Fitzwilliam began in 1869 as a non-collegiate institution, providing Cambridge education to undergraduates who were unable to afford membership of a college.
The collection falls into three sections: post-war British paintings, portraits of Masters and other significant figures in the College’s history and a few topographical studies. The most distinctive works are two series of paintings which represent different trends in British art since 1945. Anthony Dorrell’s ‘Black Earth’ series comprises 12 large landscapes, the subject the Cambridgeshire fens with their rich dark soil divided up into vast fields and punctuated by ribbons of dykes. These powerful and atmospheric images present a vision of the English countryside far removed from the rural idyll portrayed in traditional painting in this genre. In contrast with the abstraction of the ‘Black Earth’ paintings, ‘The Seven Deadly Sins’ series by Carel Weight translates this ancient medieval theme to contemporary London and provides a vivid commentary on the social evils enacted on its streets.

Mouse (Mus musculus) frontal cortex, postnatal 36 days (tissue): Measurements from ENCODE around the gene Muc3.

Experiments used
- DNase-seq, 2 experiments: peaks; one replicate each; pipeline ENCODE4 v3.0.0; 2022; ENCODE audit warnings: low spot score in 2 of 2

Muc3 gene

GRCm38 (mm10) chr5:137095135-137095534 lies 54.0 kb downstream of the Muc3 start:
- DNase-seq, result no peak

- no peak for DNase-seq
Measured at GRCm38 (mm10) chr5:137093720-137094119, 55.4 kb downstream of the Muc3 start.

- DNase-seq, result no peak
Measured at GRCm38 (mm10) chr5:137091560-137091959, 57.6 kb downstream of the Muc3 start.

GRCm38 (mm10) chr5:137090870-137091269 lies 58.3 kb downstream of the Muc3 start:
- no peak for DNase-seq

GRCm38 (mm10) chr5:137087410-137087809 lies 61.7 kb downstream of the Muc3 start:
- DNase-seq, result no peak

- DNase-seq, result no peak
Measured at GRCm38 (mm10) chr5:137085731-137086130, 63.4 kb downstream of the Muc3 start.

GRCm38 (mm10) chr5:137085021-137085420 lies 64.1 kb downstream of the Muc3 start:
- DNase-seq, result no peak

The College is a private educational institution.